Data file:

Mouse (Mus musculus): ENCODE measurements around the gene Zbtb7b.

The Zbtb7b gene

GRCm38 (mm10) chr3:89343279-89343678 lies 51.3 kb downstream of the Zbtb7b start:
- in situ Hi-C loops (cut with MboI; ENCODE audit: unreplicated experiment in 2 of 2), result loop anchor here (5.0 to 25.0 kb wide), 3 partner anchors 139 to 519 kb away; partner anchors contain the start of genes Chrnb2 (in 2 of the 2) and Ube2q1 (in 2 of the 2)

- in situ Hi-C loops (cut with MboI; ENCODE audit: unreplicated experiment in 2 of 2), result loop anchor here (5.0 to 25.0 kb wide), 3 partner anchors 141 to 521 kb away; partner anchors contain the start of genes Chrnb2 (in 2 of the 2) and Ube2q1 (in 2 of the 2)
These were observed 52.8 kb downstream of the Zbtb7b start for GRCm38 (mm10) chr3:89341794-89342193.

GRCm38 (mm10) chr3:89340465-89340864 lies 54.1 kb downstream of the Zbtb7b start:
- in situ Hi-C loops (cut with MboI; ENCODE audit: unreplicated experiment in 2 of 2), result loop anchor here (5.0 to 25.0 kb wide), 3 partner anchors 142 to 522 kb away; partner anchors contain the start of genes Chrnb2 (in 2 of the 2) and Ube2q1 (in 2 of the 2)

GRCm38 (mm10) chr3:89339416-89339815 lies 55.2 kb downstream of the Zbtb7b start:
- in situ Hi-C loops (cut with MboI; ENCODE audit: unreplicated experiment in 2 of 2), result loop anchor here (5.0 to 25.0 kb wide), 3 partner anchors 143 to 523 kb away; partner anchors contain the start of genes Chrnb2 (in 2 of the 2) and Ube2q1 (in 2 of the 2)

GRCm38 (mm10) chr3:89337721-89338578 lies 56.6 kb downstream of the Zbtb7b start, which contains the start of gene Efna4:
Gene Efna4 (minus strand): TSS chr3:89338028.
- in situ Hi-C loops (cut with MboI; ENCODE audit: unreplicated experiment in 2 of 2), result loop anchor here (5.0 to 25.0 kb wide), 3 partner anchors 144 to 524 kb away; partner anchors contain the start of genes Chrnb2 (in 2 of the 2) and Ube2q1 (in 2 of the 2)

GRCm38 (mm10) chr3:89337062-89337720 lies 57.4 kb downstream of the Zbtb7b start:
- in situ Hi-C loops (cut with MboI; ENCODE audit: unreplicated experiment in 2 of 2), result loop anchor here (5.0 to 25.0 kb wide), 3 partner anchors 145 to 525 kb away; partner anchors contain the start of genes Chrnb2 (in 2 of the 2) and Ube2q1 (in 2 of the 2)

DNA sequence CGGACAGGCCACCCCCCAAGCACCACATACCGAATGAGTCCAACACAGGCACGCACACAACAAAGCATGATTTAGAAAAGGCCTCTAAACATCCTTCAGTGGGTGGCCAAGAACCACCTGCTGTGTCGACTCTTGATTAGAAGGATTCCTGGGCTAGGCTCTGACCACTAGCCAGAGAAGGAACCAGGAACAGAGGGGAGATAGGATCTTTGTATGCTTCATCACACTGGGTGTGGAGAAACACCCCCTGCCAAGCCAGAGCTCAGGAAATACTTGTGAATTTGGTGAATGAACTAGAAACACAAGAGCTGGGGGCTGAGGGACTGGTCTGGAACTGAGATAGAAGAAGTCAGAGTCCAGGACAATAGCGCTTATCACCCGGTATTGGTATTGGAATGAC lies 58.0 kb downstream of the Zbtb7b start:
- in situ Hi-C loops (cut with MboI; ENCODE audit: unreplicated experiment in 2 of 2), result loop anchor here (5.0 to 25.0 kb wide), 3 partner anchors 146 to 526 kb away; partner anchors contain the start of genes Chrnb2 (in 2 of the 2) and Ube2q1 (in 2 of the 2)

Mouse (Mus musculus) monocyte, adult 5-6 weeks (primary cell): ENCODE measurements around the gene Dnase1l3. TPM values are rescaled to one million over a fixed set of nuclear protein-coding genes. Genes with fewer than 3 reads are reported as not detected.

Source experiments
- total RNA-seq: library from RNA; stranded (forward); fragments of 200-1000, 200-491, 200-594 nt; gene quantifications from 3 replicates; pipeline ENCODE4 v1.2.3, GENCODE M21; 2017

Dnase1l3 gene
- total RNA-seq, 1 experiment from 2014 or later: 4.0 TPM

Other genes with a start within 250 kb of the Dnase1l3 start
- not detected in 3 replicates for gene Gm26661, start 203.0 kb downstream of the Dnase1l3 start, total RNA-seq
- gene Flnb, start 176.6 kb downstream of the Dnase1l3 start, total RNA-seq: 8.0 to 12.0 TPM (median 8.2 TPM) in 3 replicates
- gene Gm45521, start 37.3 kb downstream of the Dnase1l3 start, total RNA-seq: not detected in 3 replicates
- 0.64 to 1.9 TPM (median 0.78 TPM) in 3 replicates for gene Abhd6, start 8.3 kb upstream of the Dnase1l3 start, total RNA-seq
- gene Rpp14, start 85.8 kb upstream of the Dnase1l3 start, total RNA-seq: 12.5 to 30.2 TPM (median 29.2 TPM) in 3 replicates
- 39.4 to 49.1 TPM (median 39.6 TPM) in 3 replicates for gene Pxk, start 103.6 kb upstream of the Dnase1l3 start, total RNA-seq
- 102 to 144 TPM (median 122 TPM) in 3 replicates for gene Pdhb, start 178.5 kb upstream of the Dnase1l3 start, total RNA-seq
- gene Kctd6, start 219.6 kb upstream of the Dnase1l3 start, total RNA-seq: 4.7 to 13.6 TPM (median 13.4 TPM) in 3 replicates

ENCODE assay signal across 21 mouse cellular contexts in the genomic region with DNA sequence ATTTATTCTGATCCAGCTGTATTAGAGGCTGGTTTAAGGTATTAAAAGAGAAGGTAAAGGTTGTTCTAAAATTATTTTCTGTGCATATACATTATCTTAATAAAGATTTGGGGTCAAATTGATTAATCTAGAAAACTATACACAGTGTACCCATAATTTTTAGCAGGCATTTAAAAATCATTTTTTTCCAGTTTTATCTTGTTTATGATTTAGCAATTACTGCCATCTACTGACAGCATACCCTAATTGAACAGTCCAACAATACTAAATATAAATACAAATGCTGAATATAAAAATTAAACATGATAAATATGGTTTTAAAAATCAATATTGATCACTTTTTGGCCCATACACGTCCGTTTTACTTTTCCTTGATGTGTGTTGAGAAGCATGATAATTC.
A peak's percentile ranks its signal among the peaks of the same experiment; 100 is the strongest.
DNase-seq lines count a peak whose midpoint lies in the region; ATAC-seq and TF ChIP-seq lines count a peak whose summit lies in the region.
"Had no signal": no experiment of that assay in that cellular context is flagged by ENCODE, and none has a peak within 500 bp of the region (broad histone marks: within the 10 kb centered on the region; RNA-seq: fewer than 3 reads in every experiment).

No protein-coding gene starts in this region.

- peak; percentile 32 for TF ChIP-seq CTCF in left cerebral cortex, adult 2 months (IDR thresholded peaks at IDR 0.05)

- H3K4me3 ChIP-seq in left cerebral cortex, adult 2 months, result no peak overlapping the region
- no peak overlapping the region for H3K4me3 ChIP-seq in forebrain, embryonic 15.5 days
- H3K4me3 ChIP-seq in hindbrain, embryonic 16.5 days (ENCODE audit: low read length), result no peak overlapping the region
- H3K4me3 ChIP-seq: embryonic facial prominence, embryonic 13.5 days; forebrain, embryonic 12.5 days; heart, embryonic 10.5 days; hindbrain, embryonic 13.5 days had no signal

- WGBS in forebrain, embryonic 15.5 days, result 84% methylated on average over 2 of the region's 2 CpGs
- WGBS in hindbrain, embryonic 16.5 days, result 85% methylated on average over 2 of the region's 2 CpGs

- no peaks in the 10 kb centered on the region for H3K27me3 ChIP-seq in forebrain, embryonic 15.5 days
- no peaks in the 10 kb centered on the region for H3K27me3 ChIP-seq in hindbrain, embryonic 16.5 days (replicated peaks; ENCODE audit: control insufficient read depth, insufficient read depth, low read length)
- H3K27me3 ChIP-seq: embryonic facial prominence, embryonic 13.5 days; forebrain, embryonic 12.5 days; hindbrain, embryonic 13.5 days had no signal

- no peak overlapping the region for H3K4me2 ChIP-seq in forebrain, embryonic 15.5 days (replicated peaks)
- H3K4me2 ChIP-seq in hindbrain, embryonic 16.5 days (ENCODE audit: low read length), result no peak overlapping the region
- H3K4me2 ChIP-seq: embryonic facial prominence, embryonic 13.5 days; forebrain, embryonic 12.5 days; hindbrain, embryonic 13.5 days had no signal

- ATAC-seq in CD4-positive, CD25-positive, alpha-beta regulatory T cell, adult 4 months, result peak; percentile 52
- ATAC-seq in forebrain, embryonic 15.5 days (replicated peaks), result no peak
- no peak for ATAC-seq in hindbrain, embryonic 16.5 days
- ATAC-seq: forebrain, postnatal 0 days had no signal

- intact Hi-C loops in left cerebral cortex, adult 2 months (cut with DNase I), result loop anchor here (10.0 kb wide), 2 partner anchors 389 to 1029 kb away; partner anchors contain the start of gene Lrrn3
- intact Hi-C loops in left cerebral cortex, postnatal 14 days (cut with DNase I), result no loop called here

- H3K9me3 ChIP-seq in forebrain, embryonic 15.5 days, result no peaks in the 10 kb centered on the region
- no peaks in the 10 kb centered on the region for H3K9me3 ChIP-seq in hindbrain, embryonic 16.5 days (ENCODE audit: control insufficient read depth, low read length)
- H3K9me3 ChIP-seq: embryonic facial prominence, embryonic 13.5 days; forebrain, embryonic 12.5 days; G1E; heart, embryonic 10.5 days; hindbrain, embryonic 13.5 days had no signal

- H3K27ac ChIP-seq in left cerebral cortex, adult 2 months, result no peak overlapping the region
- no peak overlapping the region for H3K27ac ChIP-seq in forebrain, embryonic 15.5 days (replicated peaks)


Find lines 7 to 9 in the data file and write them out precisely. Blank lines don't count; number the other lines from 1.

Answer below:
GRCm38 (mm10) chr3:89340465-89340864 lies 54.1 kb downstream of the Zbtb7b start:
- in situ Hi-C loops (cut with MboI; ENCODE audit: unreplicated experiment in 2 of 2), result loop anchor here (5.0 to 25.0 kb wide), 3 partner anchors 142 to 522 kb away; partner anchors contain the start of genes Chrnb2 (in 2 of the 2) and Ube2q1 (in 2 of the 2)

GRCm38 (mm10) chr3:89339416-89339815 lies 55.2 kb downstream of the Zbtb7b start: